A president who spent precious weeks failing to provide national leadership as coronavirus cases multiplied is now claiming authority he doesn't have. President Donald Trump's unhinged pandemic briefing Monday looked like a parody — peevish, self-centered, dishonest — but it also portends a serious constitutional showdown over how the nation should reopen for business. Trump declared his "authority is total" on that front, which is plainly false and dangerously dictatorial.
Bluster isn't leadership. Trump's failure to provide the real thing has prompted governors to negotiate among themselves on the pace of their states' reopening. At this point, that's the only path.
Trump has lurched from one extreme to another while trying to cope with the challenges of this pandemic. His leadership void has yielded federal confusion and chaos.
His one early action — restricting travel from China in January — was so typically xenophobic that he allowed tens of thousands of returning Americans to slip right through with little or no screening. He wasted precious weeks that could have been used for preparation and stockpiling test kits. Mass testing from the start could have made much of the nationwide economic shutdown unnecessary. Trump ignored the scientists advising him and opted instead for wishful thinking, assuring the nation repeatedly that the virus wasn't a threat.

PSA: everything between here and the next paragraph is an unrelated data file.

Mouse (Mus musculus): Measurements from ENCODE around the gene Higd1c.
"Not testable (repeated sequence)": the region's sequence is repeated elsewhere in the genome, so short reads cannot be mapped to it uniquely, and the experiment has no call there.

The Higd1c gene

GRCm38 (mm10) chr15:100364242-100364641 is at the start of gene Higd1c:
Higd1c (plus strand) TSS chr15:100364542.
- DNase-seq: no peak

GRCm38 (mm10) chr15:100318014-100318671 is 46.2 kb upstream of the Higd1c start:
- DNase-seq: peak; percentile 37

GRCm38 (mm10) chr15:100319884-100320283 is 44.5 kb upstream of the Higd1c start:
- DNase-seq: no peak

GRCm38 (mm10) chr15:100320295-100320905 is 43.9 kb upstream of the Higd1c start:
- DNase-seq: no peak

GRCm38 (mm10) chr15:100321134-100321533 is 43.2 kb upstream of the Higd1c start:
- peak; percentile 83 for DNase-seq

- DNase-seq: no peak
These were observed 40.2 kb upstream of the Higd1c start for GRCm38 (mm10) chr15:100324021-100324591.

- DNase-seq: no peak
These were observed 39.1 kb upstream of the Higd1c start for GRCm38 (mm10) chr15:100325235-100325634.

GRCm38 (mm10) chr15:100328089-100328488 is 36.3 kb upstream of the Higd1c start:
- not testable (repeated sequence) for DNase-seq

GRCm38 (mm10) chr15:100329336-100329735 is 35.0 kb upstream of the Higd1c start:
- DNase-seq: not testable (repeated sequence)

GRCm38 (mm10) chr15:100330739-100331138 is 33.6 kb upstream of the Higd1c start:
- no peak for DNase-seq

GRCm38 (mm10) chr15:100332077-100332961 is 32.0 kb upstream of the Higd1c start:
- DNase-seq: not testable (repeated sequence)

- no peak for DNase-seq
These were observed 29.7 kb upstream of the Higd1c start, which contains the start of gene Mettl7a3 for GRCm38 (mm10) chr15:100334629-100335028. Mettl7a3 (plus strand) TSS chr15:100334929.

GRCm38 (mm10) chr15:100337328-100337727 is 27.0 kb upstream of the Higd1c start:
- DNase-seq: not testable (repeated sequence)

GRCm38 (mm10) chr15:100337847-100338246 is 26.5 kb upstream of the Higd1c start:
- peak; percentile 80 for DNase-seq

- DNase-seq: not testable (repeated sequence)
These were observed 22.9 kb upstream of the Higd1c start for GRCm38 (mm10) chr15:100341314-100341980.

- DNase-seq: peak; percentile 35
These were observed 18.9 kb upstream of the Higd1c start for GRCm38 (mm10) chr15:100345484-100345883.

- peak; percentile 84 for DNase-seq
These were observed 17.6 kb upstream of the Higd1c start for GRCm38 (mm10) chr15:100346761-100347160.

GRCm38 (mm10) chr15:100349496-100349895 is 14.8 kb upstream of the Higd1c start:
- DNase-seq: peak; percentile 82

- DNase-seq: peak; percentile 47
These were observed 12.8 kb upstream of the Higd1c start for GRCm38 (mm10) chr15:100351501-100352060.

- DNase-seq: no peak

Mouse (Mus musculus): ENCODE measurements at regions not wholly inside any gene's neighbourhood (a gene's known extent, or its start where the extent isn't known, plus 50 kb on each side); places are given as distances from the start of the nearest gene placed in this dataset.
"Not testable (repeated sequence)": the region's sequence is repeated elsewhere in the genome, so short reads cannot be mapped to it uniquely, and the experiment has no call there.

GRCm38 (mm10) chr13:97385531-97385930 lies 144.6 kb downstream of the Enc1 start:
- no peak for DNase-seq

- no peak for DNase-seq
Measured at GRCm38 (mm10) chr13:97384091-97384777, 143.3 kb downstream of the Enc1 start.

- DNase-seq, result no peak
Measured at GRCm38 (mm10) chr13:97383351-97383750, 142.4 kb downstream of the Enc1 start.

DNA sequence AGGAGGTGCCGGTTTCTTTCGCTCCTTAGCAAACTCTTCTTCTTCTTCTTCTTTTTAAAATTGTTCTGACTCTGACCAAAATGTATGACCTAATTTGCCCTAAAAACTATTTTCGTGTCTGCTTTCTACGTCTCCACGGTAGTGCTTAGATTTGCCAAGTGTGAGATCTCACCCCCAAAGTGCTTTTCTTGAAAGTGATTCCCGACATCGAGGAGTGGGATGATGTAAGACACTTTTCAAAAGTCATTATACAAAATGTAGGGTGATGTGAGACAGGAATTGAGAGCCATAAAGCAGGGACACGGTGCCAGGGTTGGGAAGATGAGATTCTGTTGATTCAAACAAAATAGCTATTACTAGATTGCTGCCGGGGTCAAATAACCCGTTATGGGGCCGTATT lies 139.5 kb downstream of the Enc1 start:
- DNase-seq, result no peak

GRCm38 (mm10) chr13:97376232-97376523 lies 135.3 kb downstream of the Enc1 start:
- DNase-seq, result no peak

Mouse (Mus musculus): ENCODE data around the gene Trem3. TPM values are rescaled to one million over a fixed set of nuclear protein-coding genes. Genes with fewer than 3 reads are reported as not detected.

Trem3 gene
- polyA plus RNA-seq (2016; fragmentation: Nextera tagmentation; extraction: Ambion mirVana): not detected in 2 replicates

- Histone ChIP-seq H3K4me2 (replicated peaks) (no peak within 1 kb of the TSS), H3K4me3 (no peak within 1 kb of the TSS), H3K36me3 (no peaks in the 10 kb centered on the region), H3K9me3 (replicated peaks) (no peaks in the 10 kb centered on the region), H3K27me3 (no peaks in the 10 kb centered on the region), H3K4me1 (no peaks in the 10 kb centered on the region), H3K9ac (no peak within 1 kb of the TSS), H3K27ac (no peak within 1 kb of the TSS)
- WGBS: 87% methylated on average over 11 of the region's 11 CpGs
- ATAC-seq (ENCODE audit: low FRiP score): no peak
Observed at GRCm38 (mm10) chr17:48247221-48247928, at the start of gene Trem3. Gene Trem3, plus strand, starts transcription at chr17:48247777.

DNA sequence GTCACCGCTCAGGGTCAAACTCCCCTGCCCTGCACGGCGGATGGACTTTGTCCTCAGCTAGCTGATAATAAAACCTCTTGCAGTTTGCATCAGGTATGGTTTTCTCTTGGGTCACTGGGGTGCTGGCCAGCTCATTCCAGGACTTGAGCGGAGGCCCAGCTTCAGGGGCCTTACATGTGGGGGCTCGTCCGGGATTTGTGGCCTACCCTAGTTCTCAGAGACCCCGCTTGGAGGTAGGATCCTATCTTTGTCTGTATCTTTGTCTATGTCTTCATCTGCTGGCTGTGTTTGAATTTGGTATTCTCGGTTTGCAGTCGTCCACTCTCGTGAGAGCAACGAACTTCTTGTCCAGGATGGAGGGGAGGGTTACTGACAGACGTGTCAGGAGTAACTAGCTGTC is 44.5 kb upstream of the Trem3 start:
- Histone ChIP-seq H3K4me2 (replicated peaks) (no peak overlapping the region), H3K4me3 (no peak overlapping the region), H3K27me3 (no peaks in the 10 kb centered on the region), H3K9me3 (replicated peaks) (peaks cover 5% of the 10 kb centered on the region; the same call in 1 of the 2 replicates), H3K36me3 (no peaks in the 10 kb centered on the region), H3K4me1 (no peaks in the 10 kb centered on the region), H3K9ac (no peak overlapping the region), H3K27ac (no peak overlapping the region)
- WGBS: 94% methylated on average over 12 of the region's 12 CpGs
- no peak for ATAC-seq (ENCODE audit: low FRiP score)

When he finally took action, it was erratic. Ego-driven grievances undermined his credibility and destroyed goodwill. He declined to coordinate nationally to get ventilators where they were needed, telling governors to get them on their own, sparking bidding wars that drove up prices.
"They have to treat us well," he admonished governors who pleaded for federal assistance to save lives. His irresponsible statements about getting Americans back to work by Easter reflected an overwhelming desire to avert an economic catastrophe that would endanger his reelection.
Refusing to make the stay-at-home call at the federal level, Trump left that decision to governors, resulting in a haphazard array of rules. Some governors ordered border checkpoints to regulate travel from other states. Trump didn't have the authority to overrule governors then, and he doesn't have it now.
Yet at Monday's confrontational White House briefing — a bizarre spectacle that included a campaign-like video touting Trump's leadership — he claimed he could unilaterally decree a lifting of the states' stay-at-home orders at any time. "When somebody's president of the United States, the authority is total," said Trump, displaying stunning ignorance of the Constitution. "It's total. And the governors know that."
It's not total, and what the governors know is that they can't count on Trump for competent leadership in this crisis. That's why several governors are now coordinating in groups about when and how to reopen their economies.
Having assumed the role of bystander, the president forced governors to manage this crisis as best they could. Autocratic tantrums by a self-declared wartime president won't restore respect that he hasn't earned.
REPRINTED FROM THE ST. LOUIS POST-DISPATCH
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